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I'm trying to explain the ratio of development versus maintenance costs to our sales department, and currently I have mostly my gut feeling that we spend about 60% of the time with maintenance.

We have some persons on the team who tends to sell custom solutions, that we have to build, and if the sales people doesn't understand the total cost of development, then they will not be able to sell for realistic prices.

Another "problem" is that we are expanding our service, and have a need to refactor some of the underlying infrastructure in order to reduce time to market and other measure points.

Do you have any good suggestions on what I should refer to in order to build a solid argument? And what points should I bring up in order to give them a good understanding of the problem?

Maybe there is some great text out there somewhere that I can point to.

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3 Answers 3

up vote 7 down vote accepted

In "Frequently Forgotten Fundamental Facts about Software Engineering" by Robert L. Glass, (an article in IEEE Software May/June 2001), He talks about softwares "60/60" rule, that is that maintenance typically consumes 40 to 80% (60% average) of software costs, and then that enhancement is responsible for roughly 60% of software maintenance costs, while error correction is about 17%.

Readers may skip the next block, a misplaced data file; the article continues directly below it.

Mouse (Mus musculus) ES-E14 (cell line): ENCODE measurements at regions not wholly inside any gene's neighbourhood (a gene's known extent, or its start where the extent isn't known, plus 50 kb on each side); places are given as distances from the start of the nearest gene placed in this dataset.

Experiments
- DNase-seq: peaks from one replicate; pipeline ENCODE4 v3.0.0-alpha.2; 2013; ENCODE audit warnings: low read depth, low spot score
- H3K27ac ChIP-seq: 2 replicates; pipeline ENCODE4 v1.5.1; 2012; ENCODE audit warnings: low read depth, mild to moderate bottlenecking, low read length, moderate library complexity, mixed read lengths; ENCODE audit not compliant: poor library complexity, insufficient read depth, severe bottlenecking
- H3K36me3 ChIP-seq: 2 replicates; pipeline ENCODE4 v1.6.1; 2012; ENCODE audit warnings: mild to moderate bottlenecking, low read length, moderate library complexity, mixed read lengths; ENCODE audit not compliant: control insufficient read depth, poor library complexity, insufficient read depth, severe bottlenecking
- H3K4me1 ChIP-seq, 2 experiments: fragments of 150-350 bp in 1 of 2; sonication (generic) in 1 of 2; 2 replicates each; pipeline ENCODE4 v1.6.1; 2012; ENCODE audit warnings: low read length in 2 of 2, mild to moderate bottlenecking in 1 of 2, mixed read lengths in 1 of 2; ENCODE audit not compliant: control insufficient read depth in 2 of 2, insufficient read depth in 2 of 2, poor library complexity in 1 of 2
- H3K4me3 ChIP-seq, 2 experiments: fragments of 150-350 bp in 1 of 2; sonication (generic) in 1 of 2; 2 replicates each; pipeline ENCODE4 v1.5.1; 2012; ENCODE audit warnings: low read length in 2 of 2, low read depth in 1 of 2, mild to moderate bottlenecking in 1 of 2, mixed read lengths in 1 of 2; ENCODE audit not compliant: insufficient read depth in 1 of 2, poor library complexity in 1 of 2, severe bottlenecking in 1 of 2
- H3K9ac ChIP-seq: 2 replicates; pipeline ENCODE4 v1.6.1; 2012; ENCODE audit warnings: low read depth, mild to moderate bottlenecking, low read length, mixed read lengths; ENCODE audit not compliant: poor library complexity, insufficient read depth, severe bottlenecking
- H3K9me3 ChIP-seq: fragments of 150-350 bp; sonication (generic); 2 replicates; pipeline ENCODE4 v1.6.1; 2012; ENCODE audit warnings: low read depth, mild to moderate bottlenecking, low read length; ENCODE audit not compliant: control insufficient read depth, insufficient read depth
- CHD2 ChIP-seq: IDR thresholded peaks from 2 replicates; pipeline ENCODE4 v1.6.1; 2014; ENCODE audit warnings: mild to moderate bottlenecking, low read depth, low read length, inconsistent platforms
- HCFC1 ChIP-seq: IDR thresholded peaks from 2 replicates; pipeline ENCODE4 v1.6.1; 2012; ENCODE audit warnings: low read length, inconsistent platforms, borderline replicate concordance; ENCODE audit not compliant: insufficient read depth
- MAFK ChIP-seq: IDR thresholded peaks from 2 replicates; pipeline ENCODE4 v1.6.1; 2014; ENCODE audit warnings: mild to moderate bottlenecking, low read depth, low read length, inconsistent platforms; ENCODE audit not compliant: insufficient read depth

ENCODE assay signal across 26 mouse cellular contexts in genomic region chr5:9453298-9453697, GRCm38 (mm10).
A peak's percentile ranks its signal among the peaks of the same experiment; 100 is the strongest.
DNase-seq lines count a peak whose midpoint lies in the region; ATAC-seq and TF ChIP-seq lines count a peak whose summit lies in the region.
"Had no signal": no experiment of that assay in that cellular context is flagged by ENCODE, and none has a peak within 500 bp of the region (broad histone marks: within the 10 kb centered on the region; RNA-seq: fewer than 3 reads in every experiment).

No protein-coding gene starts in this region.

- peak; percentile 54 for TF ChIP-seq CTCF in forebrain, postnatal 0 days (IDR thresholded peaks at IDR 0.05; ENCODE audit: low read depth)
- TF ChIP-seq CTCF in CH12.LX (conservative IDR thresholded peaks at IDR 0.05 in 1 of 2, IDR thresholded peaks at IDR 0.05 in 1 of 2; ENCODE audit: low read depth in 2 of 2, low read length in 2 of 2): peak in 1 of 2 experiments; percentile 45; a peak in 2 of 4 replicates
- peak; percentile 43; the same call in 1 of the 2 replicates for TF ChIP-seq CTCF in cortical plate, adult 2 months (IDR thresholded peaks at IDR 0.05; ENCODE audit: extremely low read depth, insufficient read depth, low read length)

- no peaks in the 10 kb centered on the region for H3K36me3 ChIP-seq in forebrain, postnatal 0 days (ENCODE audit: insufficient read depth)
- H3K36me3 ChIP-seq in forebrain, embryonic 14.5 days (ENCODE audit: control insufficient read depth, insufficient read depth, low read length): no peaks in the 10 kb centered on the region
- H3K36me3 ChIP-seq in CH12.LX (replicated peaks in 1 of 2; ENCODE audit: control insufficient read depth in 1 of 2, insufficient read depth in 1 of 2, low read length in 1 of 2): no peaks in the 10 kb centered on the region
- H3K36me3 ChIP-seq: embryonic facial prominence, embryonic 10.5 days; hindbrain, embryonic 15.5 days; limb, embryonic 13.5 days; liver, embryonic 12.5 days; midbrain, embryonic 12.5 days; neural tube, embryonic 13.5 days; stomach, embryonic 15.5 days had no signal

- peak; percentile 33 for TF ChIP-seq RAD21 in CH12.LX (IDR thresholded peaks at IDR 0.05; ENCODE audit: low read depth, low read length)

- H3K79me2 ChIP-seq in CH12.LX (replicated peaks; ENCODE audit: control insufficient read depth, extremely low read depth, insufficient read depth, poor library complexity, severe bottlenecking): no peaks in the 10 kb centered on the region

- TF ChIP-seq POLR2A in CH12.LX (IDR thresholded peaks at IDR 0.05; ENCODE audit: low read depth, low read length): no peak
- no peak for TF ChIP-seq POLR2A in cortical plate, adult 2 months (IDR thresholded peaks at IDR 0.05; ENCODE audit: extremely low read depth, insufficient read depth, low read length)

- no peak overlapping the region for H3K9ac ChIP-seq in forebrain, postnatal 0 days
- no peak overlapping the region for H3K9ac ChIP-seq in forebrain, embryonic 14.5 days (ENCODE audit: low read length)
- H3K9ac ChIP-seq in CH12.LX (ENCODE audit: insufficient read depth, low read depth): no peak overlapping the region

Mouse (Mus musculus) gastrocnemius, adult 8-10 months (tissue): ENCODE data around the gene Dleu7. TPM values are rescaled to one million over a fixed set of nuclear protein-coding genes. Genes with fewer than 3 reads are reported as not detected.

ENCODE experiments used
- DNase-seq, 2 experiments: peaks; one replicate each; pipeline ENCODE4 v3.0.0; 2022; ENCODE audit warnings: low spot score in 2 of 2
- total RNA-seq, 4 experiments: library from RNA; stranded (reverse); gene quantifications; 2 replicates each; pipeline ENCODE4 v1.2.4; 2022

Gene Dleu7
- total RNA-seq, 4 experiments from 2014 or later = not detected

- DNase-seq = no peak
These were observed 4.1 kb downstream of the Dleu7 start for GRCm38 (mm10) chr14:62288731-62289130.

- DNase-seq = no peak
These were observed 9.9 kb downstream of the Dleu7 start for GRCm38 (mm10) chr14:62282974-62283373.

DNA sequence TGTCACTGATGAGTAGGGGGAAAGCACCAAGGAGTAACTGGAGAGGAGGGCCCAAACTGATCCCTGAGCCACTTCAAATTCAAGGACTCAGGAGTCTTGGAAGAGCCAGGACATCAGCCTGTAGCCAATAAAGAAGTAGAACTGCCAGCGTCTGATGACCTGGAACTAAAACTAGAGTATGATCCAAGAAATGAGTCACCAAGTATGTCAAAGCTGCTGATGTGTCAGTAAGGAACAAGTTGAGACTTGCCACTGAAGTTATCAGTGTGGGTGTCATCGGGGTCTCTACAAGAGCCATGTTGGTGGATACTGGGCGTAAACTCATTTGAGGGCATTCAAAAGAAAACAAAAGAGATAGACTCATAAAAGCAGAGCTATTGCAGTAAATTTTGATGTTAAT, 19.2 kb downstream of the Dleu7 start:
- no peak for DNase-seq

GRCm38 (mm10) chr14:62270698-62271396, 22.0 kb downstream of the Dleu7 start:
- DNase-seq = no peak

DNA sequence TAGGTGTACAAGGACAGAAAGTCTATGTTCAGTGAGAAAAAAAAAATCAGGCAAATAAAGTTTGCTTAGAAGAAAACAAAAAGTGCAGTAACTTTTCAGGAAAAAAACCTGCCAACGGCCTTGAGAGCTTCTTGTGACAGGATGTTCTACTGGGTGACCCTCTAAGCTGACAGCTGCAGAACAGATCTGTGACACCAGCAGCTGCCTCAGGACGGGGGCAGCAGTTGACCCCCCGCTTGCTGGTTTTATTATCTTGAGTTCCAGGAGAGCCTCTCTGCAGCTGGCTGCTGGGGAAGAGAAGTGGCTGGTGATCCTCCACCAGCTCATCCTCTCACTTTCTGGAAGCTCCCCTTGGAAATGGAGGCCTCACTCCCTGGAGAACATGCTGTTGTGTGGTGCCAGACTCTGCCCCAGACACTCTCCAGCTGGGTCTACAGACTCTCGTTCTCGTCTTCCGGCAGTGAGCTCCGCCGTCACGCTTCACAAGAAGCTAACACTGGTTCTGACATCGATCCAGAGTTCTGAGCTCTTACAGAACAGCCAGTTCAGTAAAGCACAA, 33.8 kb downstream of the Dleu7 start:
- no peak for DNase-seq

Another source (which looks like a PhD proposal perhaps? but has a lot of references and statistics if thats your cup of tea) Software Development Vs Maintenance

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thanks for the link, I'll do some reading. –  Alexander Kjäll Aug 13 '10 at 15:11

Study the concept of technical debt. Also, try to hang out with sales folks. Chances are that they are not evil or do not care; they just have been exposed to different stuff, have different skills and interests than you. Soft skills matter plenty. The biggest mistakes would be letting them know that "they do not understand computers". The easiest sales guy I ever worked with was ex-QA, so he got a lot of stuff. By the way, the job of sales folks is to bend the truth and keep those dollars coming. It is a delicate balance between not incurring too much technical debt, and not missing business opportunities.

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Thanks, i'll read up on technical debt a bit. –  Alexander Kjäll Aug 13 '10 at 15:10

Try getting them to think of software as a car. It may only take a couple of weeks or a month to build it, but whilst it is in use over the following weeks, months and years there is maintenance which will be required. Maybe it's just routine maintenance to keep things running smoothly; but it could also be emergency maintenance when it does something unexpected and needs fixing.

Similarly, it may be all fine when you first get it, but after a little use it will need polishing up to make it how you expected it to be all the time.

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Using an everyday analogy is a great way to discuss topics like this. –  Adrian K Sep 6 '13 at 1:34

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